By Samuel Gonzalez
Despite the fact that the majority of Muslims are non-Arabs, 80% of them don’t speak fluent Arabic, and most don’t reside in the Arab world, most Muslims tend to preface or append their statements with the phrase ‘inshallah.’ In the Qur’an, the phrase is prescribed as a powerful way of reframing one’s thinking, originally representing a sincere commitment to Allah and complete trust in divine ordinance, but colloquial usage has watered it down to mean: “If God wills it, it will happen, but I prefer not to do anything about it.” Rebellious children use it to procrastinate on their responsibilities; expectant mothers let it dance on their lips as they speak of their future offspring; politicians slip it into their speeches as a sneaky escape clause; teachers might use it lovingly in classrooms in order to quell a turbulent crowd – ‘inshallah’ has peppered the Muslim vernacular in dozens of ways, so let’s take a look at what it means!
Origin, Etymology, and Pronunciation
Inshallah is an Arabic phrase that captures the general idea of ‘if Allah wills.’ Alternatively, it can be transliterated as ‘insha’allah,’ ‘inshaAllah,’ ‘insya Allah,’ or ‘in sha Allah.’ The author prefers to utilize the widely accepted and commonly used spelling in order to simplify as much as possible. Arabic is written in a cursive script where all the letters are joined together and beautifully woven into words, phrases, and sentences. From right to left, three separate figures can be clearly delineated, which compose ‘inshallah.’
إِنْ شَاءَ ٱللَّٰهُ
– In: ‘If’
– Sha: ‘Wills’
– Allah: The Arabic word for ‘God’
In modern Arabic usage, the words sha and Allah are pronounced together, despite the glottal stop wedged in between them (which usually denotes a slight pause). Nevertheless, pronouncing it with the glottal stop can also be heard, even though it is oftentimes dropped in colloquial usage, but retained in formal settings. [Learn how to read the Quran in Arabic online here.]
Interestingly, extended historico-cultural contact between Muslims, Christians, and Jews in the Iberian Peninsula led to the development of the Spanish word, ojala, which might be translated as ‘hopefully,’ or ‘with luck,’ in the sense of optimistically waiting for something to occur. Ojala is the result of linguistic intermixing and is a corruption of the word inshallah. In Spanish, this word has pretty much lost all of its religious connotation, but still retains the kernel of quranic significance.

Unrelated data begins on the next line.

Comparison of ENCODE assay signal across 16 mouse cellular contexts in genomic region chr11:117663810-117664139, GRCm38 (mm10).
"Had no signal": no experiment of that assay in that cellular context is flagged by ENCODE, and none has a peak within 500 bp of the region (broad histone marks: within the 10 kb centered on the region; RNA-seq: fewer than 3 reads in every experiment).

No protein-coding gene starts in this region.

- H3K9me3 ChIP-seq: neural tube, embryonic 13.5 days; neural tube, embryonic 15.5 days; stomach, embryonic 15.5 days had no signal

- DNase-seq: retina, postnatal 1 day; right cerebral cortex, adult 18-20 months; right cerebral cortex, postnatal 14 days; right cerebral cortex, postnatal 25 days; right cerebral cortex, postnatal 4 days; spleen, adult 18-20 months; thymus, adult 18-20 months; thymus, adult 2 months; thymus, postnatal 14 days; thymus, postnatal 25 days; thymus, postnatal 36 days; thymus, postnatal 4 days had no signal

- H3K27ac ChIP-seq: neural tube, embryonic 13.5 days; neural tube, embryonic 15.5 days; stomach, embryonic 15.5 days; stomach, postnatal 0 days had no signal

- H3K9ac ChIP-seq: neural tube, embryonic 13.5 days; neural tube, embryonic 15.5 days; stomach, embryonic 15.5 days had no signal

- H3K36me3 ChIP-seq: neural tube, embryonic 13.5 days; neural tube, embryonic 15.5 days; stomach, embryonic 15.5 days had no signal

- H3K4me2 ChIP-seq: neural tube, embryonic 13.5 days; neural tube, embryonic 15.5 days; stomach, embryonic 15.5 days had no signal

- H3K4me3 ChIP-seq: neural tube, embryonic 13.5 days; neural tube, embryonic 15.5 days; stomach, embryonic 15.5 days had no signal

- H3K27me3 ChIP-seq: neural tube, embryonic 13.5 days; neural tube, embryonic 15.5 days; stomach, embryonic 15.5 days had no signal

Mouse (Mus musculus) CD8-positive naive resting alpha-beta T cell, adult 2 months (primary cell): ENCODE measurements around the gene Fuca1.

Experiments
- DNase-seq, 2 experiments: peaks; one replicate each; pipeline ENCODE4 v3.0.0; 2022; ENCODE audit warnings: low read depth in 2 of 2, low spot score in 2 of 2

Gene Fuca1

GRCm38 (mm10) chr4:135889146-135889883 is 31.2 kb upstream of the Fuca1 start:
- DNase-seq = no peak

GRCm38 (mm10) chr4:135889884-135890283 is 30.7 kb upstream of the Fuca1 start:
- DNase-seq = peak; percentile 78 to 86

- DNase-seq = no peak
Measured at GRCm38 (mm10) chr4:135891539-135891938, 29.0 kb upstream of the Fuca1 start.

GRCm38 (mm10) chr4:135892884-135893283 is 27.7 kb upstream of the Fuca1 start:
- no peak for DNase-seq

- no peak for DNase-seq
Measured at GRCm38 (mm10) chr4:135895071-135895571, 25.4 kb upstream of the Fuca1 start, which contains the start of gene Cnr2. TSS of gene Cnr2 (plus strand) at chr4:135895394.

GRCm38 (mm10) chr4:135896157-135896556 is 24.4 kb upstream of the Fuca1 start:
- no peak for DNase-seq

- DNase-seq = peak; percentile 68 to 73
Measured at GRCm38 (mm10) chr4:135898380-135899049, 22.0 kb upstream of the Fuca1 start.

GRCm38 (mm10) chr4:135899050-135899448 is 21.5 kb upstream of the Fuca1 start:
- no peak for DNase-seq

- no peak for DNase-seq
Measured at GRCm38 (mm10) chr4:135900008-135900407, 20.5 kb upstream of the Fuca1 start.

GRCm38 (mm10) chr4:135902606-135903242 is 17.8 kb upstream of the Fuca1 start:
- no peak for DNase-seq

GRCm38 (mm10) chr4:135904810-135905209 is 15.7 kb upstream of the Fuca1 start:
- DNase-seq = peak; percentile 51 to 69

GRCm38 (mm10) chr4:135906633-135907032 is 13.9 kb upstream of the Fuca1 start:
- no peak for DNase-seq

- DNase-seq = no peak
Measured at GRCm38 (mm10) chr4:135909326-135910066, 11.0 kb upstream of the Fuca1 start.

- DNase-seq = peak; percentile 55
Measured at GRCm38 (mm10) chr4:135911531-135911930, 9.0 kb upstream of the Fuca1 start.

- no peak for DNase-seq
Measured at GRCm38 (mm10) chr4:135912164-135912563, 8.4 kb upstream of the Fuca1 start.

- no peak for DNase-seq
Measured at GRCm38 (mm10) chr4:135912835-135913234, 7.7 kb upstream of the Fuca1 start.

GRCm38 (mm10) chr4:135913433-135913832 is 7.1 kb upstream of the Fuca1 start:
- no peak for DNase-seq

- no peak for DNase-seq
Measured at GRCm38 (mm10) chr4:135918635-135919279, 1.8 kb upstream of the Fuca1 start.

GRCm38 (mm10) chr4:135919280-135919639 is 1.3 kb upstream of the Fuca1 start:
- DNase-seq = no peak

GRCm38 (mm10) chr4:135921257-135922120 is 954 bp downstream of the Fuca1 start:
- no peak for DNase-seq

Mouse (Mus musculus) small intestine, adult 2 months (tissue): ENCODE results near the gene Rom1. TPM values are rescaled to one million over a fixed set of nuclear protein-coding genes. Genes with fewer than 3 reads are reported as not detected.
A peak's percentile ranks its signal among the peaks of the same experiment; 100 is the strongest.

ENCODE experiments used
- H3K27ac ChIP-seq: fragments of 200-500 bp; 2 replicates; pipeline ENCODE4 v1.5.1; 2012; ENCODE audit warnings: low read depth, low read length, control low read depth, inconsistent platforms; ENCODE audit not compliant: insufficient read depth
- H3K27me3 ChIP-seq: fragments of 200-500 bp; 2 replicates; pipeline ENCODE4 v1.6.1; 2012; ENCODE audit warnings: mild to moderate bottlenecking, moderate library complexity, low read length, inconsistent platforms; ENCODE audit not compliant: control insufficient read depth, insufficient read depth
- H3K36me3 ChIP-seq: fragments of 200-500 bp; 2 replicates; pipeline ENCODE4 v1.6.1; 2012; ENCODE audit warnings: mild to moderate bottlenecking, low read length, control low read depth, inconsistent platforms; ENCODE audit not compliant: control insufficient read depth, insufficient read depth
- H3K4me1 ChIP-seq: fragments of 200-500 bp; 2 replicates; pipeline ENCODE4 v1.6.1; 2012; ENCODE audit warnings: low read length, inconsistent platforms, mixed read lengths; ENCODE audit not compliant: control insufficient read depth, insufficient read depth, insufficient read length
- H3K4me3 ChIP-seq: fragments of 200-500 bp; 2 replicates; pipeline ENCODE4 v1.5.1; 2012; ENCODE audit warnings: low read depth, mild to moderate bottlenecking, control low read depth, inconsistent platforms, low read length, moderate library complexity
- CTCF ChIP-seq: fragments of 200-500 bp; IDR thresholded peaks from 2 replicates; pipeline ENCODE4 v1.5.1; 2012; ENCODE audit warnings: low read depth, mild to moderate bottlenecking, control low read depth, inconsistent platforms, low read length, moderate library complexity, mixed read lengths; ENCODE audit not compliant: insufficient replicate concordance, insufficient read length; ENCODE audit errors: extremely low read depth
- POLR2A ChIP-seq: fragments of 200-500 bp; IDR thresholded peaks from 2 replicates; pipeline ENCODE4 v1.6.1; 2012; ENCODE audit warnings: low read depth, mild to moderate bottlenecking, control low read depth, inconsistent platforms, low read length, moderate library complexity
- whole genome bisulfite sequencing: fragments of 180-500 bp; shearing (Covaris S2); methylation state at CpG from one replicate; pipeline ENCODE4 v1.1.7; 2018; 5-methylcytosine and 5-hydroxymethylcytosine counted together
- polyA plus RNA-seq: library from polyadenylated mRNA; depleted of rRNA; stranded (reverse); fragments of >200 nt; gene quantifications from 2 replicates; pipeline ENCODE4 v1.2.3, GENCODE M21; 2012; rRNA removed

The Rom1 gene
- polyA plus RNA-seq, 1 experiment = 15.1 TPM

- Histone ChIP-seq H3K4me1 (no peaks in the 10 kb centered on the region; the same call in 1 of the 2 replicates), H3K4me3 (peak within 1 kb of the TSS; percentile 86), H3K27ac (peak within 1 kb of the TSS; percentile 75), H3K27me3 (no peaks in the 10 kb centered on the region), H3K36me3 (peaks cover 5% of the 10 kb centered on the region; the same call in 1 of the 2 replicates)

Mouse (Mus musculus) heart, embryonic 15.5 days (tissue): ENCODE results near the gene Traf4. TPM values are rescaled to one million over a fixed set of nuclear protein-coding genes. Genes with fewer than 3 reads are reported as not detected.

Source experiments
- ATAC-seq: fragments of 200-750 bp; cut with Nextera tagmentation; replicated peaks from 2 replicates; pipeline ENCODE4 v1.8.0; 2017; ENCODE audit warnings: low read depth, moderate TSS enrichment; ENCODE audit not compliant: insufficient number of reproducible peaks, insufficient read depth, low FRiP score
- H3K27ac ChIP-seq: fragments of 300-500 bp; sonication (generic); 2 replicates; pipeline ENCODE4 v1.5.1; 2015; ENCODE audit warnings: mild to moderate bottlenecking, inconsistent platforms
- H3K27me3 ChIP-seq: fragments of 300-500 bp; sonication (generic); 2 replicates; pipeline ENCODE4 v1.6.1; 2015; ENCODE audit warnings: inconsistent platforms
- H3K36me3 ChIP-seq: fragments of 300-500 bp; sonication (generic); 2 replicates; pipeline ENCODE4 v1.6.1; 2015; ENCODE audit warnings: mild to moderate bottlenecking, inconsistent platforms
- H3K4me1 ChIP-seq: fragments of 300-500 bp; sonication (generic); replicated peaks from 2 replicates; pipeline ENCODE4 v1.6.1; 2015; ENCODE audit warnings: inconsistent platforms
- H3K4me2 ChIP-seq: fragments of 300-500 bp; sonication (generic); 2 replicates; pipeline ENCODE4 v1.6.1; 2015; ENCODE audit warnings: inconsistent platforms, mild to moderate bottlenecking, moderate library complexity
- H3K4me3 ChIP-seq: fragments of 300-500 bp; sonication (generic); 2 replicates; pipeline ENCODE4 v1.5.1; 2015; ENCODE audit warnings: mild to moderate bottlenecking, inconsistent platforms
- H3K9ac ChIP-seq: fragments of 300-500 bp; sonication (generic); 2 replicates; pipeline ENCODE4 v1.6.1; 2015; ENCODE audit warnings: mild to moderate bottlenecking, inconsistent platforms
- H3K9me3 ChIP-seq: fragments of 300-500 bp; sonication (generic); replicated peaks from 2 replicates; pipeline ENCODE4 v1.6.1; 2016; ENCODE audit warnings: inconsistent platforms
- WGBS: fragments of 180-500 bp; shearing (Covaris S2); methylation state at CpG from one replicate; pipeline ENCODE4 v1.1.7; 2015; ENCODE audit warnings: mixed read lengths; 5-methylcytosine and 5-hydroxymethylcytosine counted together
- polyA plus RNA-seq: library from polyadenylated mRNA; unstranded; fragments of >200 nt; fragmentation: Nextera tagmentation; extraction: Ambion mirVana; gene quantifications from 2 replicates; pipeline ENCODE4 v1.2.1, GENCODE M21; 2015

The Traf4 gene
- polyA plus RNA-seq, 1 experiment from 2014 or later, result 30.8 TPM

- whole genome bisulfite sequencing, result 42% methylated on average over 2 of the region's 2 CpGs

Usage in the Noble Qur’an
And never say of anything: ‘I shall definitely do this tomorrow,’ without adding: ‘If Allah wills it!’ [The Noble Qur’an 18:23-24]
There’s a couple of ways that this verse could be looked at in regards to reframing one’s worldview. The first would be in regards to larger, more unpredictable events in life, whereas the other understanding would be in regards to personal autonomy. When we say this word in reference to a cancer patient, for instance, either he survives or he doesn’t – if he survives, then Allah has willed it, and if he does not, then Allah has also willed it. In either scenario, God remains sovereign and one’s faith remains unscathed, but prior to the outcome, one hopes for a good ending – inshallah. When we say this word referring to a promise we make to another individual, the quranic implication is that our word is good and we will fulfill what we have said, unless some unexpected factor such as death or illness prevents it from happening.
Hence, inshallah is an affirmation of one’s faith in divine providence, it expresses a trust in Allah’s will after performing human actions. We do what we can, as humans, and leave the rest to Allah. In essence, it shifts one’s mindset from one of scarcity and anxiety to one of abundance and hopeful expectation. Non-believers tend to think positively through the practices of ‘manifesting,’ asking for ‘thoughts and prayers,’ or ‘trusting in the Universe.’ Inshallah reframes the believers mind by reminding us that, although our wishes and desires may not come to fruition, we perform our due human diligence, hope for the best, and trust that whatever happens is the result of the will of a higher power – Allah, the All-Knowing, All-Wise.